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Silicon Valley CEO wins opportunity to coach Red Wolves

By Caleb Hennington
On April 17, 2014

From Silicon Valley to the Arkansas Delta, one San Francisco entrepreneur has earned the opportunity of a lifetime, buying the rights to coach the Red Wolves football spring game and earning a chance to become a part of the pack.

Nick Bhardwaj, founder and CEO of Beyond Games in San Francisco, was the highest bidder for the Red Wolves “BCS Heach Coach Experience” eBay auction, bidding $11,700 for the right to coach the team for a day.

Bhardwaj spoke to Mary Jackson-Pitts Media Management and Entrepreneurship class on Thursday about his job experiences, how he got to where he is today, and his plans for coaching the Red Wolves spring game.

The 25-year-old entrepreneur attended San Jose State University for a brief time, with the intention of pursuing a law degree, but dropped out of school after working at some internships that revealed law wasn’t quite the direction he wanted to take in life.

“I didn’t feel like those were ideal scenarios, and I kind of wanted to try something else, so I did the crazy thing of just leaving school,” Bhardwaj said. “I felt like I would be getting more value out of real world experiences.”

After leaving SJSU, Bhardwaj decided that a career in technology was the way to go.

“At that time I realized tech was booming, tech was interesting, tech was wonderful, and I kind of just wanted to get in. And I got in the weirdest way possible; I went on Craigslist and just looked for internships,” Bhardwaj said.

After working with a few tech companies in the area, Bhardwaj decided it was time to take a stab at his own tech startup, Beyond Games. Beyond Games is Bhardwaj’s video game company, which focuses on mobile gaming for smartphones and tablets.

Bhardwaj said what motivates him the most to be successful is to live an uncomfortable life.

“I realized that when I put myself into uncomfortable situations, that’s when I learn the most,” the 25-year-old said. “My core goal in life now is to be constantly uncomfortable. It’s hard to explain, but it just forces me to react. The biggest worry I have in life is getting complacent; doing the same things in life and feeling fake satisfied.”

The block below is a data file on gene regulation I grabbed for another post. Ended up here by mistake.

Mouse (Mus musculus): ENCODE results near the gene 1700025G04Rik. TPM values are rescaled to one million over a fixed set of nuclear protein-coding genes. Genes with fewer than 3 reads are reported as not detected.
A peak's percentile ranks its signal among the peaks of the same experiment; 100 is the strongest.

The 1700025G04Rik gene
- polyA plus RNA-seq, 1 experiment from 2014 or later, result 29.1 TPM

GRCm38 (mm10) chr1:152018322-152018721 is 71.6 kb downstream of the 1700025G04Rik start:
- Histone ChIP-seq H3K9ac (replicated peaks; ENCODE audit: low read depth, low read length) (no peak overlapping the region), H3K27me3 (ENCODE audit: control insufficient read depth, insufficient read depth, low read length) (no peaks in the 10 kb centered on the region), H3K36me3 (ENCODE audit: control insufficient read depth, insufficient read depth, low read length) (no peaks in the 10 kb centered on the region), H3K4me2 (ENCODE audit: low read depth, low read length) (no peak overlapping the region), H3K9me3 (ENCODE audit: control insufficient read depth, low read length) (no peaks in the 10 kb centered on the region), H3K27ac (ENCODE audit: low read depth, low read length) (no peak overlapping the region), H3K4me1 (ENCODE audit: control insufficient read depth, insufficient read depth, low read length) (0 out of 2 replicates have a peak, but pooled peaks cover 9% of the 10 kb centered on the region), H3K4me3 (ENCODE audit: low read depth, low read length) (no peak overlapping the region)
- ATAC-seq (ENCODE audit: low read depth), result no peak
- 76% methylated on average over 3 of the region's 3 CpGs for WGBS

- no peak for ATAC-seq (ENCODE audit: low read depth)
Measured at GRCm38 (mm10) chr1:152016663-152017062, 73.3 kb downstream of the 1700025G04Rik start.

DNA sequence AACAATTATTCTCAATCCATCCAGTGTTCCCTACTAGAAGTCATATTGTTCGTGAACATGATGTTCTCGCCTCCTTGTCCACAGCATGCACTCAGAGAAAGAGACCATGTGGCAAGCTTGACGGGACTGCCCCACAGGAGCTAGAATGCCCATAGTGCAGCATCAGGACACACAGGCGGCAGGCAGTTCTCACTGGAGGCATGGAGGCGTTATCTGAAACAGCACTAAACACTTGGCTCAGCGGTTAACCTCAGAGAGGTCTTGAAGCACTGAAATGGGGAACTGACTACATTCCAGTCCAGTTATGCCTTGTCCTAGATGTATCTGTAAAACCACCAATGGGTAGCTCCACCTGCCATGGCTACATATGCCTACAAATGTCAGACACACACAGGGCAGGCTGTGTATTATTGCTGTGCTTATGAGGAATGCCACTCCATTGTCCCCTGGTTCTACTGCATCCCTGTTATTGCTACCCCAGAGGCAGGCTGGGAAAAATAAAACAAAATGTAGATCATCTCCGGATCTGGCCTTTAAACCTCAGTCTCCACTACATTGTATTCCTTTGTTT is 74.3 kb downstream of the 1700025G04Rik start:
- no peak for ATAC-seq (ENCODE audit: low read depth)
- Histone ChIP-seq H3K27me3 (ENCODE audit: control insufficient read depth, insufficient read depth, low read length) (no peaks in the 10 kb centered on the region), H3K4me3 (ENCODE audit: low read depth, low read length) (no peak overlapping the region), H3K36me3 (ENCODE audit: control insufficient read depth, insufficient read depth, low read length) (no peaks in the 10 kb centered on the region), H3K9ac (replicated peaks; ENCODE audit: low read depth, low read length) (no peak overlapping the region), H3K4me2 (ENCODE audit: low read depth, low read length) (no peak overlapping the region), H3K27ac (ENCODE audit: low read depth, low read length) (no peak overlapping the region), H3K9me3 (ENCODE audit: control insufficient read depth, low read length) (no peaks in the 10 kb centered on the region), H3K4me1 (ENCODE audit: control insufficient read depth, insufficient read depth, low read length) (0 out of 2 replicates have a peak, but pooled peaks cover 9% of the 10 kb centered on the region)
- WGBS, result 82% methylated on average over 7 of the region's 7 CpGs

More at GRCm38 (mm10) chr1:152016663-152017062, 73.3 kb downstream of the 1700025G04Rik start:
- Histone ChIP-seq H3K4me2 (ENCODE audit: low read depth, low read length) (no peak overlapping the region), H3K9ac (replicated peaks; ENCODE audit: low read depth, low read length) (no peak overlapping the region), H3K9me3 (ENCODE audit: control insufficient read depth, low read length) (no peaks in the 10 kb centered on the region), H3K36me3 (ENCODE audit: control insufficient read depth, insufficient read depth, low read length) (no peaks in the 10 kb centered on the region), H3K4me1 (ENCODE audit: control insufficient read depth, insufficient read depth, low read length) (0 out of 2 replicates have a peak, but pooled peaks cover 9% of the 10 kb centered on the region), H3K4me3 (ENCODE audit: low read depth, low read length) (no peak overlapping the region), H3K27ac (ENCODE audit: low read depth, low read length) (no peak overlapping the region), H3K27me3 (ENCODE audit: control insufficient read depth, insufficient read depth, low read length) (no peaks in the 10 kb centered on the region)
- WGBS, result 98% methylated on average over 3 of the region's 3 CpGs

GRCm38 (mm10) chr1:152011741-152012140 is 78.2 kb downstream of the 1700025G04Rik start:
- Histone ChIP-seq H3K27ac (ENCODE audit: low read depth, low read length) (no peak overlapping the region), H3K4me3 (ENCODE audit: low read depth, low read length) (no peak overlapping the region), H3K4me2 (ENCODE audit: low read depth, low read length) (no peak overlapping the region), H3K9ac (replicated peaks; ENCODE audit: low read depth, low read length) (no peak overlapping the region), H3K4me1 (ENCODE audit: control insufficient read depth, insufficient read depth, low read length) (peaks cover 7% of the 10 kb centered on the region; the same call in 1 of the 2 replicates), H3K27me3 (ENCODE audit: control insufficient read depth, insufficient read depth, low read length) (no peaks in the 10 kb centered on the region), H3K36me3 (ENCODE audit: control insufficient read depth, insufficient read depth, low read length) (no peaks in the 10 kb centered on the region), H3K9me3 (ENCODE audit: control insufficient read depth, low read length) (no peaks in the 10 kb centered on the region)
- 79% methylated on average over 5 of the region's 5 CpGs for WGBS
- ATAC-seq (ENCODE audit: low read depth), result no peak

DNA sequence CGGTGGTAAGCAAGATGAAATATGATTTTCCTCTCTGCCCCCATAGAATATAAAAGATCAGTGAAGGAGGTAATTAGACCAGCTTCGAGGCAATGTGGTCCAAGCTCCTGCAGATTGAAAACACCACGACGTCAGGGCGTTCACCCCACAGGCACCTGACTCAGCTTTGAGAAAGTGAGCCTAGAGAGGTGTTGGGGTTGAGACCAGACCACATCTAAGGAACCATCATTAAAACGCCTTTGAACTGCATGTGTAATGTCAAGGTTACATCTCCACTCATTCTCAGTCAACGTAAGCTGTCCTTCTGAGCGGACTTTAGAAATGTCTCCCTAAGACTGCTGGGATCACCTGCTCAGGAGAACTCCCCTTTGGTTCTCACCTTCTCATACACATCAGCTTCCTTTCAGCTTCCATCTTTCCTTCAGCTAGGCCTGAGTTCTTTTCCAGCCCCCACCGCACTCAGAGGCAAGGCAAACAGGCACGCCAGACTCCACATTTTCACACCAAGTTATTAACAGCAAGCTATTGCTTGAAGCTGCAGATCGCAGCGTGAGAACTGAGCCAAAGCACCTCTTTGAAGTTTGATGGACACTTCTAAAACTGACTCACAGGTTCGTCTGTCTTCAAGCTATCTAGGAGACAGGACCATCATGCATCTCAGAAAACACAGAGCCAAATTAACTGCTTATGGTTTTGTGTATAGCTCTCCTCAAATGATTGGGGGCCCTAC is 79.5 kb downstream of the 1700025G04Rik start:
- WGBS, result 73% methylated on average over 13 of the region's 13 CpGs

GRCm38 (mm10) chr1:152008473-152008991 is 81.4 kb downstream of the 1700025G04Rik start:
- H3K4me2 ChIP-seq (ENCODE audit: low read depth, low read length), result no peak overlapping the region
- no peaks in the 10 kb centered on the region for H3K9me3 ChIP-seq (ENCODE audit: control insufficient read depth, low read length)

His hunger to feel constantly uncomfortable is one of the reasons Bhardwaj decided to bid his hard earned dough into the pool of potential coaching candidates.

“I don’t have a college coaching background by any means, high school coaching, or even peewee coaching. I just wanted to throw myself in there and get as gritty as possible, “ he said. “The last time I looked at a playbook was probably six years ago, outside of Madden or NCAA football on a video game console.

I’ve gotten a lot of stuff wrong these past five days, and I’ve probably asked quite a few dumb questions to the coaches, but I like that,” Bhardwaj admitted. “They’ll tell me what’s right, they’ll tell me where to go and send me in the right direction.”

As far as the plan goes for the game on Friday, Bhardwaj said he won’t be trying any trick plays, like the “hide the midget” play that helped the Red Wolves defeat Ball State in January’s GoDaddy Bowl, but he admitted there might be a few tricks up his sleeve.

“The problem with ‘hide the midget’ is it only works once. If you have your offense standing up with a guy hiding behind them, it’s pretty easy to spot what play your about to do,” he said. “But we’re going to try some trick plays, don’t get me wrong. If you look at the type of offense Coach Anderson runs, it’s high octane all the way. There’s going to be deep balls, you’re going to have people who are going to be able to do large go routes, and we’ll have a few big runs.”

To Bhardwaj, coaching a football team and running a tech business are not all that different from each other. Many of the ideas that he uses to run his own business carry over into the world of coaching a sports team.

“Weirdly surprising is that coaching and being a CEO are very similar. Half of my job is recruitment as well. I’m the small guy in this big pond. I live in Silicon Valley, which sucks, because when I send a job offer out there, their are eight other companies who can offer the exact same job offer, too,” Bhardwaj said. “It’s the same thing with coaching. You have to sell your recruits on this vision for the program. The way Coach Anderson commands the offense and staff is very similar to the way I conduct my staff meetings.”

Coach Bhardwaj is excited to coach the game, and will be hitting the field with the Red Wolves at 7 p.m. tomorrow at Centennial Bank Stadium.

“The main thing I’ve been telling the coaches and the athletic director is whatever I can do to help the program, let me do it,” Bhardwaj said. “Don’t mention Beyond Games or anything like that. I want to know how we can keep the focus here, so tomorrow should be an interesting day.”

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